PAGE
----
Scenarios

Scenario-based games are another great way to engage students in learning. They allow educators to create customized learning experiences for their students, and they can be used in a variety of settings. Scenario-based games can be used with students of all ages, and they can be used in both formal and informal educational settings.

Scenario-based games offer students a way to practice conflict-resolution and problem-solving skills in a low-stakes environment, giving them greater confidence when facing future difficulties. 

Oregon Trail was a scenario-based computer game that was very popular in the early 1990s. Players attempted to get their families to Oregon from Independence, Missouri, while avoiding predators, injury, disease, and other hazards. Players tried and tried again to make it to the end, learning from mistakes such as not packing enough food or failing to find water. 

Oregon Trail was more than just a game of hunting, trading, and battling the elements. These games ask students to immerse themselves in someone else’s experience, which is an important aspect of empathy-building. Students can learn a lot about themselves and others when placed in a new context or novel situation.  

Quiz games

Quiz games are perfect for assessing student knowledge. Some quiz games are designed specifically for the classroom, and others can be used for any type of assessment. There’s a variety of quiz games available, so it’s important to choose the game that will fit the needs of the class and the assessment goals.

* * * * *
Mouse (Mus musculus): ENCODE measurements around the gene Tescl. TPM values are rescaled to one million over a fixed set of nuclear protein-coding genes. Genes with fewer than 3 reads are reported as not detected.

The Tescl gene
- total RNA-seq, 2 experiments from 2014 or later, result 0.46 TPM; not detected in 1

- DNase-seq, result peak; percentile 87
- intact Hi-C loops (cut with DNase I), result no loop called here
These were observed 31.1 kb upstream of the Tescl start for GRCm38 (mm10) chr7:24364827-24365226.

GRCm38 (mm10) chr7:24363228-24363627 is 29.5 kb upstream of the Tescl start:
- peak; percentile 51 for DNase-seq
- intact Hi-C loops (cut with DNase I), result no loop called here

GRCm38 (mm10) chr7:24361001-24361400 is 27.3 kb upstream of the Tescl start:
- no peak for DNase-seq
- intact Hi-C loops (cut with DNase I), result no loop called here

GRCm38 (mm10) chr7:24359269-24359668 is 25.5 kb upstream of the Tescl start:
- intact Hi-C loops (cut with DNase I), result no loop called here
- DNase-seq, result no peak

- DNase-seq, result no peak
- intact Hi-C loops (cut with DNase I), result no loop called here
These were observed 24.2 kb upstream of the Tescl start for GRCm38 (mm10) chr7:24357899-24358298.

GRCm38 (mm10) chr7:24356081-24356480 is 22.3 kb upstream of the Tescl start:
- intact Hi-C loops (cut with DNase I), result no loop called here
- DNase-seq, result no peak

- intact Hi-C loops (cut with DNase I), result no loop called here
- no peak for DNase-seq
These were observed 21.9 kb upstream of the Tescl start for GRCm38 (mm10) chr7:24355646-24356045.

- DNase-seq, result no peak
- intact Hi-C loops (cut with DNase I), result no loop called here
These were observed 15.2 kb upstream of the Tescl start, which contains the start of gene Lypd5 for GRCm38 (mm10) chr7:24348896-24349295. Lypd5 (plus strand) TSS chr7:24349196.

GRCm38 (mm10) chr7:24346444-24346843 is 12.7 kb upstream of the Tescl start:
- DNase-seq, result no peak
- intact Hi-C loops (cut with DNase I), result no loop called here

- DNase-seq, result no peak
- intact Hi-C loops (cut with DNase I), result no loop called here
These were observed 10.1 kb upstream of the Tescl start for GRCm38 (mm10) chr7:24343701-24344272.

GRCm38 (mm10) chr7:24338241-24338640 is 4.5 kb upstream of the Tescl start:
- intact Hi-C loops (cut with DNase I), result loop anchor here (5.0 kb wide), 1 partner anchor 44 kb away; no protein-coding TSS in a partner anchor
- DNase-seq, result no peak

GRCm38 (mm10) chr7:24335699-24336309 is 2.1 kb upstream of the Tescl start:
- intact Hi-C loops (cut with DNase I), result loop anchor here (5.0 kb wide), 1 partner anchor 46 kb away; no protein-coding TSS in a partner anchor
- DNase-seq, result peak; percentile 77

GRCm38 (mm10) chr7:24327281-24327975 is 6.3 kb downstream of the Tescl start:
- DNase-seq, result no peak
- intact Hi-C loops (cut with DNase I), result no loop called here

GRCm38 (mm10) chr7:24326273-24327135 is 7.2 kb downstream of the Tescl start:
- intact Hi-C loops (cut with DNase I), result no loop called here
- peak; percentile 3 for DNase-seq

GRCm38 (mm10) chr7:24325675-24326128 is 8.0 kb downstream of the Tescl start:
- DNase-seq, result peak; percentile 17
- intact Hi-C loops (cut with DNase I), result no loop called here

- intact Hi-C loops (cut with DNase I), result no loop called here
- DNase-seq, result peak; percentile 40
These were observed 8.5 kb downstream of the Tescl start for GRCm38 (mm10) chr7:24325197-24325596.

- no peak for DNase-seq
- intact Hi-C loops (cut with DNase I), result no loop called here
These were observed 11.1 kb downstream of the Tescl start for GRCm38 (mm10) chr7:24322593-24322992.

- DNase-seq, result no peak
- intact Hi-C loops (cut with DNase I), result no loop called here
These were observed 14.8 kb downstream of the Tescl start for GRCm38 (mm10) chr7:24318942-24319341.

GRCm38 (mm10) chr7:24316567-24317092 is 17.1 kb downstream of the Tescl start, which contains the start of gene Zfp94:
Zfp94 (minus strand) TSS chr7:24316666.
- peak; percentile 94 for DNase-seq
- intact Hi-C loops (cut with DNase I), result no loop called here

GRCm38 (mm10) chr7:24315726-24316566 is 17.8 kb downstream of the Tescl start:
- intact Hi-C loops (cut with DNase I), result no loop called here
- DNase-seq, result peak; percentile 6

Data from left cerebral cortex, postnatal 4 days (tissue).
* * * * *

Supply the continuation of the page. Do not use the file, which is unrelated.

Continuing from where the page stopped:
Kahoot! is a very popular quiz game show app. The user interface is very simple, and it’s easy for teachers to find appropriate quizzes that have already been created or to design their own based on their students’ needs and knowledge gaps. The game works by displaying questions on a screen in the classroom. The students then respond to the question via app or in written form. Students enjoy a sense of camaraderie as they all work to answer the same questions. The app version also lets students compete against their peers to complete quizzes covering recent lesson content. 

Quizziz is another popular quiz game show app but with a twist. Students using the Quizziz app work independently to answer questions on their devices. Instead of having all students answer the same questions, Quizziz offers a different quiz to each student. Some teachers are using Quizziz to eliminate their need for worksheets as well! 

Virtual games

Virtual games have been shown to be an effective teaching tool in the classroom. Virtual games can help students learn new information more effectively by providing a stimulating environment and engaging content. Additionally, by grouping students together in online gaming environments, teachers can observe and assess individual student progress.

Virtual games are increasingly being used in the classroom as a way to engage students and improve learning. They can provide an immersive experience that engages students, creates a challenge, and allows teachers to assess student progress. Virtual games can also be used to teach concepts or skills or to motivate students.